Best Mode Trade Secrets
Brian J. Love
Santa Clara University School of Law
Christopher B. Seaman
Washington and Lee University School of Law
May 10, 2012
Yale Journal of Law & Technology, Vol. 15, p. 1, 2012
Trade secrecy and patent rights traditionally have been considered mutually exclusive. Trade secret rights are premised on secrecy. Patent rights, on the other hand, require public disclosure. Absent a sufficiently detailed description of the invention, patents are invalid. However, with the passage of the Leahy-Smith America Invents Act (“AIA”) last fall, this once black-and-white distinction may melt into something a little more gray. Now, an inventor’s failure to disclose in her patent the preferred method for carrying out the invention — the so-called “best mode” — will no longer invalidate her patent rights or otherwise render them unenforceable.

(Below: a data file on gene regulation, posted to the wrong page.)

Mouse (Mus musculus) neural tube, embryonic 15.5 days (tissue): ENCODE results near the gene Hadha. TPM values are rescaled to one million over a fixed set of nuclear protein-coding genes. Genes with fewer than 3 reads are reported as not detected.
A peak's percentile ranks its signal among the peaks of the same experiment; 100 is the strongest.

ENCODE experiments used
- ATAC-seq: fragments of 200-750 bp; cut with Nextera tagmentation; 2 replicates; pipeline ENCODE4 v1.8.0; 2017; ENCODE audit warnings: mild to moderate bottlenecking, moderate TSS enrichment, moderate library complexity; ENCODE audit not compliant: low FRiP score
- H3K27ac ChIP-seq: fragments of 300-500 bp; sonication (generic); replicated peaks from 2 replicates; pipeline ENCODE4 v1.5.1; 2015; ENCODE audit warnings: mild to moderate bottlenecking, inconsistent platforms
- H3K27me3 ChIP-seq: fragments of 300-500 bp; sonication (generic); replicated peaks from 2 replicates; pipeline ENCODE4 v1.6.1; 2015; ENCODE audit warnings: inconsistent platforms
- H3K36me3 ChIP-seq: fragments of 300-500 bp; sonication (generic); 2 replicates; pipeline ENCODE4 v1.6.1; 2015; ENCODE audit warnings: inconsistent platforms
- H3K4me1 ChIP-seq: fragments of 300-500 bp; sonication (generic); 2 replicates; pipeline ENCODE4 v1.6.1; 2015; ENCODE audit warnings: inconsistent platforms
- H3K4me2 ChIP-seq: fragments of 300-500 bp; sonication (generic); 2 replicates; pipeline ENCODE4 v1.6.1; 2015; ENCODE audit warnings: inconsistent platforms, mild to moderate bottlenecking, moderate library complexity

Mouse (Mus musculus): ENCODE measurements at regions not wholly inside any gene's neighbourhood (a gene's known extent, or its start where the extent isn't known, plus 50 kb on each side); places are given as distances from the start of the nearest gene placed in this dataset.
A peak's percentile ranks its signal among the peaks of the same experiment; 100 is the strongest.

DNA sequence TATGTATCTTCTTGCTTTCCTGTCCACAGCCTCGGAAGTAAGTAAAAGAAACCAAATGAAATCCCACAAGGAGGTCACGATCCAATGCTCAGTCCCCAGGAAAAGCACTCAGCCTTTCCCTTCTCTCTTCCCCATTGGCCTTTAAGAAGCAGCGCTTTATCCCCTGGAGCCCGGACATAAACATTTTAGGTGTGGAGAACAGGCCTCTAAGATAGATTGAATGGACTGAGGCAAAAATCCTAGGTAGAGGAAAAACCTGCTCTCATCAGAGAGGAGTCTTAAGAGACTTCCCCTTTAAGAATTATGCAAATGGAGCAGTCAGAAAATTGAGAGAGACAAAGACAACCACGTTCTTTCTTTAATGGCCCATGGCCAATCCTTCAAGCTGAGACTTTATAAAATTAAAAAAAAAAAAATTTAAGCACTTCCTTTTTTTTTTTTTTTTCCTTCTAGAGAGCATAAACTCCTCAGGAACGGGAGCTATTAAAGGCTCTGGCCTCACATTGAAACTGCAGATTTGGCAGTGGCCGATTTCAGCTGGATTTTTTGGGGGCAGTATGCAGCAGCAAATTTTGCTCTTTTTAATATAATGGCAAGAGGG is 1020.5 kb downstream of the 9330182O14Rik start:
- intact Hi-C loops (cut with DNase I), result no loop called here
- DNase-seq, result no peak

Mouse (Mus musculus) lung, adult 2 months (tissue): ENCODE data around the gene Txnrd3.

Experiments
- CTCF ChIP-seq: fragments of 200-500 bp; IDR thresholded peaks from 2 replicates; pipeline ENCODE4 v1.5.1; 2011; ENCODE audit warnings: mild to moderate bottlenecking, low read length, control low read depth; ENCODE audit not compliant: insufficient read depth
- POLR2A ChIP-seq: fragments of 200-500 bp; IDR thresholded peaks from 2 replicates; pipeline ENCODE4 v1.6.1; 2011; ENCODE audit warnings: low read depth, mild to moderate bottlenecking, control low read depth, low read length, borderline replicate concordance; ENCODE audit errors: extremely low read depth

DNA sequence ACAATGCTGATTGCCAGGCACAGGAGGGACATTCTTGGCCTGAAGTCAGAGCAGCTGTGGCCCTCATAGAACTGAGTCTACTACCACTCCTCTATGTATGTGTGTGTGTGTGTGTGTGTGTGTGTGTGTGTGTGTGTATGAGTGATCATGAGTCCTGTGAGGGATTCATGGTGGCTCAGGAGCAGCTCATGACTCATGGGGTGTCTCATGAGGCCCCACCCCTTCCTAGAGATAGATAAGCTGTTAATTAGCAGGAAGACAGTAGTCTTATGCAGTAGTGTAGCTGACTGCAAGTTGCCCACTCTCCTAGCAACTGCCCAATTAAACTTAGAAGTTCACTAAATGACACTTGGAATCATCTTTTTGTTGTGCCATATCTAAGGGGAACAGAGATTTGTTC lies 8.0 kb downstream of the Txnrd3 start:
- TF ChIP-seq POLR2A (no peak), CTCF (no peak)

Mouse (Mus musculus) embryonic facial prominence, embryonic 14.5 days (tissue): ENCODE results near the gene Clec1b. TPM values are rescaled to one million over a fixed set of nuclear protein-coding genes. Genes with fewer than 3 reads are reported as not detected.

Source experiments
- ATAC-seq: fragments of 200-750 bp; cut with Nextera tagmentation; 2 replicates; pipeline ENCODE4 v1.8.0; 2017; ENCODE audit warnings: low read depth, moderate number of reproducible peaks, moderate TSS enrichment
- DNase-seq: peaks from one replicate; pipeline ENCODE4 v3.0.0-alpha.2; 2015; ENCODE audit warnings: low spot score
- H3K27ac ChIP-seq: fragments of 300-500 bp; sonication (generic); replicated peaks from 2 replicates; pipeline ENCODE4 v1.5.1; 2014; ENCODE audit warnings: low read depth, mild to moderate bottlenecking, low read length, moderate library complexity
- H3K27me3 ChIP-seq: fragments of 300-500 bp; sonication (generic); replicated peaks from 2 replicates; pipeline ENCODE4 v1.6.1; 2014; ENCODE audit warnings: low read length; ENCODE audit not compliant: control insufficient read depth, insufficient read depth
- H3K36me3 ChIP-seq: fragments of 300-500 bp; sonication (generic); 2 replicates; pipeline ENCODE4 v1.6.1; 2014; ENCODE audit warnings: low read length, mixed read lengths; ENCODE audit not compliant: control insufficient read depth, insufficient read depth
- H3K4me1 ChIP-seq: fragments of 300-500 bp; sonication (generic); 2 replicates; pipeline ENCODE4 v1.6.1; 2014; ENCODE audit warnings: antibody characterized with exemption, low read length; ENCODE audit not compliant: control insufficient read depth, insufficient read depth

In this Essay, we explain why it may become routine post-patent reform for patentees to attempt to assert both patent rights and trade secret rights for preferred embodiments of their invention in certain types of cases. We also consider potentially undesirable ramifications of this change and suggest one approach courts may use to limit claims of concurrent trade secret and patent protection when equity demands.
Number of Pages in PDF File: 23
Keywords: patent, trade secret, best mode, AIA, America Invents Act, preferred embodiment, unclean hands
JEL Classification: K00, K39, O34Accepted Paper Series
Date posted: May 13, 2012 ; Last revised: December 17, 2012
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